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| CLINICO-PATHOLOGICAL CASE
|Year : 2022 | Volume
| Issue : 3 | Page : 162-167
Lane-Hamilton syndrome – Is it really a needle in a haystack?
SA Mondkar1, MS Tullu1, P Sathe2, M Agrawal1
1 Department of Pediatrics, Seth G.S. Medical College and KEM Hospital, Parel, Mumbai, Maharashtra, India
2 Department of Pathology, Seth G.S. Medical College and KEM Hospital, Parel, Mumbai, Maharashtra, India
Introduction: The association of pulmonary hemosiderosis with celiac disease (Lane–Hamilton syndrome) is extremely rare.
Case Details: A five-year-old female child presented with fever, cough, breathlessness, and pallor for 20 days, without any previous history of recurrent lower respiratory tract infections, tuberculosis, or cardiac disease. There was no history of pica, chronic diarrhea, bleeding, or personal or family history of repeated blood transfusions. She had tachycardia, tachypnea, severe pallor, stunting, rickets, and bilateral fine lung crepitations. Peripheral smear and blood indices revealed dimorphic anemia. Anti-tissue transglutaminase IgA antibody levels were high (>200 U/mL) and the upper gastrointestinal endoscopy with duodenal biopsy confirmed the diagnosis of celiac disease. The child was discharged on a gluten-free diet (GFD) and oral hematinic, but her dietary compliance was poor. Interestingly, the child had persistent bilateral pulmonary infiltrates, which was initially attributed to congestive cardiac failure (CCF), which persisted even despite treatment. HRCT chest revealed interstitial thickening and bilateral alveolar shadows and bronchoalveolar lavage showed a few inflammatory cells. The child was readmitted four times with similar complaints and was given packed red cell transfusions. In the fourth admission, a lung biopsy was done, which revealed extensive pulmonary hemosiderosis. The patient was given a course of oral steroids for 6 weeks, with a gluten-free diet, following which both the anemia and the pulmonary infiltrates resolved.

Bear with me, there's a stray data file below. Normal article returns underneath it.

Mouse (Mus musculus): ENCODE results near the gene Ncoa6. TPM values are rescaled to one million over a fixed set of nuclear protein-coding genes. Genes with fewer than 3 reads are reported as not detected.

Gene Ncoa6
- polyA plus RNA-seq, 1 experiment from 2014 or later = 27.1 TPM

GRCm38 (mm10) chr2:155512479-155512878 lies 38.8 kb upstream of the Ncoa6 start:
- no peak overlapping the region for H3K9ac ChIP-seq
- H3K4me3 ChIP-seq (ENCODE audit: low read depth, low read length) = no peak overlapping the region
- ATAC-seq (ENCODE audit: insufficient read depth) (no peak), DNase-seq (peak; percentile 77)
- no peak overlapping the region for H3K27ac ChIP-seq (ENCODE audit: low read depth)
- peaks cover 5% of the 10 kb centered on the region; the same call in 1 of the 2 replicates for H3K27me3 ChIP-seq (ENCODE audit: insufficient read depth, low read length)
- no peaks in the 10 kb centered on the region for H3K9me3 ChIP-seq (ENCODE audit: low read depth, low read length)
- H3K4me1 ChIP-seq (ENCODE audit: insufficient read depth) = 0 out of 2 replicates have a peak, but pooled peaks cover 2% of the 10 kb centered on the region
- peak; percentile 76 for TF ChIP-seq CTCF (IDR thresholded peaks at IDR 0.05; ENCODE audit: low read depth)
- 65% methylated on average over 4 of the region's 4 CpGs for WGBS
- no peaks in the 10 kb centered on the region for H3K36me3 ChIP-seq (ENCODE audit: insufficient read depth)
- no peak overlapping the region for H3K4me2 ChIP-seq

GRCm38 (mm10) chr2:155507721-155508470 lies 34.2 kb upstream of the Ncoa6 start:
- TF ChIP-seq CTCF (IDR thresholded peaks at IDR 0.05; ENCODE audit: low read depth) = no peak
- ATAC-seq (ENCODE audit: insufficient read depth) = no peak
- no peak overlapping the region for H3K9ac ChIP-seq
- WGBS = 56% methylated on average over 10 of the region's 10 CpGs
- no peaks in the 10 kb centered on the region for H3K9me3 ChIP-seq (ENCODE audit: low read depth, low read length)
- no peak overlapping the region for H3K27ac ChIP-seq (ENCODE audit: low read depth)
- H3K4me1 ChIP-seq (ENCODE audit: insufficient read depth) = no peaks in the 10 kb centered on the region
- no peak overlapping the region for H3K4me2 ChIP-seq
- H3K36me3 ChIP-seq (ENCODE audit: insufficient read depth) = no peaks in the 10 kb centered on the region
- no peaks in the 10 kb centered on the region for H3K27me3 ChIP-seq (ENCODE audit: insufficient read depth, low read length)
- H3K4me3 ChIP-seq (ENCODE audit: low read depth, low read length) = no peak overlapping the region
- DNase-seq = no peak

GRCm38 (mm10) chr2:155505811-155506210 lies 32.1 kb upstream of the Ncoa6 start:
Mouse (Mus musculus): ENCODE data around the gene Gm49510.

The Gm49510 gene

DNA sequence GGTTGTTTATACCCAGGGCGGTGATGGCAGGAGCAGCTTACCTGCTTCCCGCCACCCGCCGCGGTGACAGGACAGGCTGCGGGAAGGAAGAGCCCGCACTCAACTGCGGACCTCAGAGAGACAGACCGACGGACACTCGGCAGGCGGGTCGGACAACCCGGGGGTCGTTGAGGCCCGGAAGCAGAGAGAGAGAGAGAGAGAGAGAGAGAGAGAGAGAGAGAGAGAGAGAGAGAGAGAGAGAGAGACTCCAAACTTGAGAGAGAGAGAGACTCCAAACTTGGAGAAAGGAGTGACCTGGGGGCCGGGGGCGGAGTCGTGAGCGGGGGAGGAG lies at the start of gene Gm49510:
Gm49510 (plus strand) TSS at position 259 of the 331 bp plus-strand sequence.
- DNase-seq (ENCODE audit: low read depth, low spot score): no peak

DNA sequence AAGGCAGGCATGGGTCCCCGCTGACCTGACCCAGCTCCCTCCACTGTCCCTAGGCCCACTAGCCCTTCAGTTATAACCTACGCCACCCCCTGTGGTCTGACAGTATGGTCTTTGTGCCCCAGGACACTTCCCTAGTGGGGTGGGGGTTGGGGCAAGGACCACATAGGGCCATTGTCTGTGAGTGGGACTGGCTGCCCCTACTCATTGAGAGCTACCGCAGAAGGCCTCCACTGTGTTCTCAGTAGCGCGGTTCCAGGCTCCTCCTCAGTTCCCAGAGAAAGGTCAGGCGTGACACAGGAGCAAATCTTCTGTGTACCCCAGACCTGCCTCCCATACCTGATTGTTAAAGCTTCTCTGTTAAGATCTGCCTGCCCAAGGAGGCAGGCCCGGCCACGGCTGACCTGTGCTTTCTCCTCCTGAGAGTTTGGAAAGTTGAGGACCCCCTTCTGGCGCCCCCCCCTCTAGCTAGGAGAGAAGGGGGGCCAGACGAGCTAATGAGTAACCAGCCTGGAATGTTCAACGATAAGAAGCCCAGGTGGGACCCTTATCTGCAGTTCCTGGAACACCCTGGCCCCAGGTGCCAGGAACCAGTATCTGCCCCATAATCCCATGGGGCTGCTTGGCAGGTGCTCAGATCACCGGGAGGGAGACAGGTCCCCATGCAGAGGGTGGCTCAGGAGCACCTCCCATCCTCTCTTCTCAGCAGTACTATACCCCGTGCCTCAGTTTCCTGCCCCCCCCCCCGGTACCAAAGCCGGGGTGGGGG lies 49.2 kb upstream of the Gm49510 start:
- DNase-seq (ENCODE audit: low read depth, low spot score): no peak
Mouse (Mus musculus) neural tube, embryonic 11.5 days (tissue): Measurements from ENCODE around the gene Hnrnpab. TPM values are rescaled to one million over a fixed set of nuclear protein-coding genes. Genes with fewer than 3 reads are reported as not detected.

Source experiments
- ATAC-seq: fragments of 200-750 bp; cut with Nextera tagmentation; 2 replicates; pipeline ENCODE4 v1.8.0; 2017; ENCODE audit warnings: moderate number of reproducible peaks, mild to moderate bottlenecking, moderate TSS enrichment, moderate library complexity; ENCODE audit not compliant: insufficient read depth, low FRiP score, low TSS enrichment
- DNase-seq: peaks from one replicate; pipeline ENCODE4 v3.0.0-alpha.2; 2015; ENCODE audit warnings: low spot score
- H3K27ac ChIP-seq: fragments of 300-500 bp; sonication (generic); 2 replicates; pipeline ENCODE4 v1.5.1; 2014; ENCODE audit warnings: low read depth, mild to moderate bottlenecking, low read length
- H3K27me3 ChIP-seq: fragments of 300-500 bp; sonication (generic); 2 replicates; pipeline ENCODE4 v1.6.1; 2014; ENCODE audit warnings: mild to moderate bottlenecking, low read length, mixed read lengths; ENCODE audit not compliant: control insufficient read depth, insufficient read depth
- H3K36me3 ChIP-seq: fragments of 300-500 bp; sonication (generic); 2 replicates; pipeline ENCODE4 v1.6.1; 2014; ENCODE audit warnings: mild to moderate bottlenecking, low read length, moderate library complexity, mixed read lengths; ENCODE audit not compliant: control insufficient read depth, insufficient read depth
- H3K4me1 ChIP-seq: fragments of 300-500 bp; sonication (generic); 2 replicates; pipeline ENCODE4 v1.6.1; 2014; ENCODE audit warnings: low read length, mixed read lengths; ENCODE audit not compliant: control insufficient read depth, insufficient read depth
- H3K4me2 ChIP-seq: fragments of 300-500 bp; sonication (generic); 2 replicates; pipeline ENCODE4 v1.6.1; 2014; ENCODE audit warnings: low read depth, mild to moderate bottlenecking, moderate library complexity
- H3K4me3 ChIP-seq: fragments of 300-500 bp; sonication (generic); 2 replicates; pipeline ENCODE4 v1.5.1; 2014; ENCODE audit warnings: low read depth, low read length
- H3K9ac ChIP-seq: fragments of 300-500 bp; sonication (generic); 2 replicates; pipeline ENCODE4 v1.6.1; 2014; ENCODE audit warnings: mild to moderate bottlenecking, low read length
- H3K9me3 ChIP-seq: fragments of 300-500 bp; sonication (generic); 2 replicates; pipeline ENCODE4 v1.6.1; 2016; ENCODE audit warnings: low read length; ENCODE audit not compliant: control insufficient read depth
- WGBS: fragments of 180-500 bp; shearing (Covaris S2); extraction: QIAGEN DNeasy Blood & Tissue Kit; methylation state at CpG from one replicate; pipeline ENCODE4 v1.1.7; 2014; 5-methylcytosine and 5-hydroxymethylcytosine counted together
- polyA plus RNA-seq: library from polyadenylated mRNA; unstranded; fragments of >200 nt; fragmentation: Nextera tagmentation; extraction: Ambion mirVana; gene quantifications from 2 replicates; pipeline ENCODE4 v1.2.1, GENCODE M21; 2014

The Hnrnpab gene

Conclusion: Pulmonary hemosiderosis is an important cause of anemia in cases of celiac disease and may be misdiagnosed as CCF due to severe anemia. A strict GFD, with or without corticosteroids, can reverse the clinical and radiological picture.
M S Tullu
Department of Pediatrics, Seth G.S. Medical College and KEM Hospital, Parel, Mumbai, Maharashtra
Source of Support: None, Conflict of Interest: None
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